There’s a big white elephant in the room. No wait, let me look again. I’m wrong. It’s a beluga whale. They’re both big and white so, you know, it’s easy to get them confused. Except a whale doesn’t have a trunk. And an elephant doesn’t have fins, but it would be like so cool if they did. Hey, you guys, I don’t think this acid is working. Do you think we should take some more?
Drugs. We LGBT folk certainly seem to like them. We use them at higher rates than heterosexuals, and we really like to mix them with sex. Not our proudest accomplishment. The good news is that drug use, particularly crystal meth, is on the decline; the bad news is that it’s still too prevalent, and the primary causes of drug and alcohol use in LGBT individuals is still a problem for LGBT youth. This doesn’t bode well for any hope that rates for use will drop to the levels of the straight community, or go any lower.
Let’s be clear, though: The majority of the LGBT community does not have a drug or alcohol problem. Many do not partake of drugs at all, while others are occasional recreational users. We have our share of stoners and, unlike our straight friends, a high number of popper-heads. Like the general population, most of us enjoy a drink or two or six every so often. Sadly, though, almost all of us have a LGBT friend, family member, or acquaintance who has struggled or is struggling with an addiction.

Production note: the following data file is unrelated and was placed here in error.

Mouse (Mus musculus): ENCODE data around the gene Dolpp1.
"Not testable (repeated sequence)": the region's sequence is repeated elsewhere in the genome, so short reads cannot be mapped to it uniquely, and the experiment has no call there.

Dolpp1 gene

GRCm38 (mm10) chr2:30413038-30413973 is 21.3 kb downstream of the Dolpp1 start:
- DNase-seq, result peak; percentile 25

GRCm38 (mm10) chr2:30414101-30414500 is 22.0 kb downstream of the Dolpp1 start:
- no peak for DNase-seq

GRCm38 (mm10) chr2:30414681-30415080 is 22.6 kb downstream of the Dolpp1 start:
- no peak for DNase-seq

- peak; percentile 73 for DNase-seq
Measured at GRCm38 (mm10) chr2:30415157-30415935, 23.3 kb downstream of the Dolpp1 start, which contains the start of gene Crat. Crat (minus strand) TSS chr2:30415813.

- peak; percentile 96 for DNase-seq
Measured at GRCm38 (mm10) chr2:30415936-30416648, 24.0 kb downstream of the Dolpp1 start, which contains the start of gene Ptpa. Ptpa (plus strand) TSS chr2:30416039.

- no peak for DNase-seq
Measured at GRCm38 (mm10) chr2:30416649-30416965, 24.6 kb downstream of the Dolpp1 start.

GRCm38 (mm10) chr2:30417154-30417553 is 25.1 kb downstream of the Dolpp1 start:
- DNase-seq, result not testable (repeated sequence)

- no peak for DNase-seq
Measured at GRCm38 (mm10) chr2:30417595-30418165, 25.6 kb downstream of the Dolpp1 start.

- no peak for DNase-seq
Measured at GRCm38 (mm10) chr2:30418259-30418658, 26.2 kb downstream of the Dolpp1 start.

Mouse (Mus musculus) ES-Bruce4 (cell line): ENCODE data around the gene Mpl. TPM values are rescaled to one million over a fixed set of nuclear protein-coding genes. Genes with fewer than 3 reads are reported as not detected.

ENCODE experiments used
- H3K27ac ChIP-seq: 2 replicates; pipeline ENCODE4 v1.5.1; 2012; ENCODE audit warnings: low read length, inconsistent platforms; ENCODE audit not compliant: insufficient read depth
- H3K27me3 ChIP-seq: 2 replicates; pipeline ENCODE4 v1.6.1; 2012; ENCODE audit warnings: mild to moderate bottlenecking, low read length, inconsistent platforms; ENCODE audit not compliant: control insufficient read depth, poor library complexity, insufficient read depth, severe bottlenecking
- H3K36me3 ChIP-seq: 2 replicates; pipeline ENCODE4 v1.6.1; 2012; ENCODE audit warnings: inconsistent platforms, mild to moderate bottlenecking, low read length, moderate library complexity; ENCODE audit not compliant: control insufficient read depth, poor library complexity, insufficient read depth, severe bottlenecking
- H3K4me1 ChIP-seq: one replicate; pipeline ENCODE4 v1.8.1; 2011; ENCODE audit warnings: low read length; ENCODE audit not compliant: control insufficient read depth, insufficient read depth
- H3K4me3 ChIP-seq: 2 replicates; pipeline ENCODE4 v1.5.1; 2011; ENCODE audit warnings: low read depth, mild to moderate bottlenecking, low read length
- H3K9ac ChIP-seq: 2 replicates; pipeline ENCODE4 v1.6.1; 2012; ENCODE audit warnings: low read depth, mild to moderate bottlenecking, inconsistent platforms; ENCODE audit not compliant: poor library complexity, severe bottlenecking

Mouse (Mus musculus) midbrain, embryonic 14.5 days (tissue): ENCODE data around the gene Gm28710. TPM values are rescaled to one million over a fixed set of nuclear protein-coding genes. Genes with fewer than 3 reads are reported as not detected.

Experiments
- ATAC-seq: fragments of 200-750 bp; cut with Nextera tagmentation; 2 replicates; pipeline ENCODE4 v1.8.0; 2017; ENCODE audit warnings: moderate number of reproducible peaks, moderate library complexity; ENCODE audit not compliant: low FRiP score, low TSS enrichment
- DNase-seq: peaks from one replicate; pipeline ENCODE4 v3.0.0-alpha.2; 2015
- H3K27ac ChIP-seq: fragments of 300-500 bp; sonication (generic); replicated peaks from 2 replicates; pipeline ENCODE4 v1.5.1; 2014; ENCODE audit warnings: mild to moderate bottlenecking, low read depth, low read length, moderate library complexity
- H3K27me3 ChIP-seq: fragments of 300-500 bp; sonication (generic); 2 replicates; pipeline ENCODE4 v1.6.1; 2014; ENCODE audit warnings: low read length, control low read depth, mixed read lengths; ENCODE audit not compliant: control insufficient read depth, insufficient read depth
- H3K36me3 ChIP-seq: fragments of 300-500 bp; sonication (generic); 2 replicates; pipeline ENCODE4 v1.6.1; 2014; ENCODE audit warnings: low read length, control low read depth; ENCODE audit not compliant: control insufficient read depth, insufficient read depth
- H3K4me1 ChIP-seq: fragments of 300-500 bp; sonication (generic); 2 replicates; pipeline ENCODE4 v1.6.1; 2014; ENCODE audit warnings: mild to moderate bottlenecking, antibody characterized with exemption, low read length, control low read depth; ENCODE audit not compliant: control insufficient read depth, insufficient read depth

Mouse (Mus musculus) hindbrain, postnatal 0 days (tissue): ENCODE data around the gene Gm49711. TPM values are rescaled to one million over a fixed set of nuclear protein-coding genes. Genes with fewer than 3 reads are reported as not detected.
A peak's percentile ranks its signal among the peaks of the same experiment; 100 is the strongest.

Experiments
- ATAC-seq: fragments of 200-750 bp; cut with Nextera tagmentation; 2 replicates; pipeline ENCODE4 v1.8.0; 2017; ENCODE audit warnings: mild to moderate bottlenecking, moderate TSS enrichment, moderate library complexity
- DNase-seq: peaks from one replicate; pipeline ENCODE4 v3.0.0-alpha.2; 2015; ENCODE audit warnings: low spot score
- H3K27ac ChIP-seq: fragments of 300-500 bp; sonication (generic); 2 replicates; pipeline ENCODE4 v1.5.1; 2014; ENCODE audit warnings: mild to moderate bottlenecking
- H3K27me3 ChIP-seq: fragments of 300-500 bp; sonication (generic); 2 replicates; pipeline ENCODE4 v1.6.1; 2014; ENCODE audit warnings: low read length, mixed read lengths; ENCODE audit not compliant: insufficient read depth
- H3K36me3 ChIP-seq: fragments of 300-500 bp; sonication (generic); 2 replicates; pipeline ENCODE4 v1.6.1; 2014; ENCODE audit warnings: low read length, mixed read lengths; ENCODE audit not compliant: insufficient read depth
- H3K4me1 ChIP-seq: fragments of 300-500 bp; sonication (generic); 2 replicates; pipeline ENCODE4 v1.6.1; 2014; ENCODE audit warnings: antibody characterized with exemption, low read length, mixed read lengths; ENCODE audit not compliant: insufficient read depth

The wealth of studies on the subject of drug and alcohol use among gay men, lesbians, bisexuals, and trans makes it difficult to determine exactly how prevalent use is, as there’s little consistency in findings. That said, American Progress came up with these estimates for gay and trans men:
Tobacco: Gay and transgender people smoke tobacco up to 200 percent more than their heterosexual and non-transgender peers.
Alcohol: Twenty-five percent of gay and transgender people abuse alcohol, compared to five to ten percent of the general population.
Drugs: Men who have sex with men are 3.5 times more likely to use marijuana than men who do not have sex with men. These men also are 12.2 times more likely to use amphetamines than men who do not have sex with men. They are also 9.5 times more likely to use heroin than men who do not have sex with men.
Unfortunately, few statistics have been gathered on the use of drugs for lesbians. However, one survey of lesbians found that 30 perent used more than one drug (alcohol being classified as a drug for the study), significantly larger than the straight population. The most common drugs of choice for lesbians are tobacco, alcohol, and marijuana. Twenty-three percent of lesbians admitted to having a drinking problem, compared to eight percent for straight women. While there’s little statistical evidence about drug use among lesbians, it’s generally believed that rates of use are as high for lesbians as for gay men.
Having reviewed the statistics on drug use, one would expect a diatribe about how drugs are bad, perhaps a quote from a doctor or director of a rehab center pointing out the damaging effects of drugs on one’s body, relationships, and ability to function. However, we all learned that in our junior high school health class. Oh sure, there are those, gay and straight, who believe that their frequent Ecstasy trips have made them a whole person or that they can drink a couple of bottles of wine a night and still be a functioning professional.
The majority of people who are drinking too much or indulging in drug use know it’s destructive behavior, so preaching to them is like telling a smoker, “You know that’s not good for you”. No shit.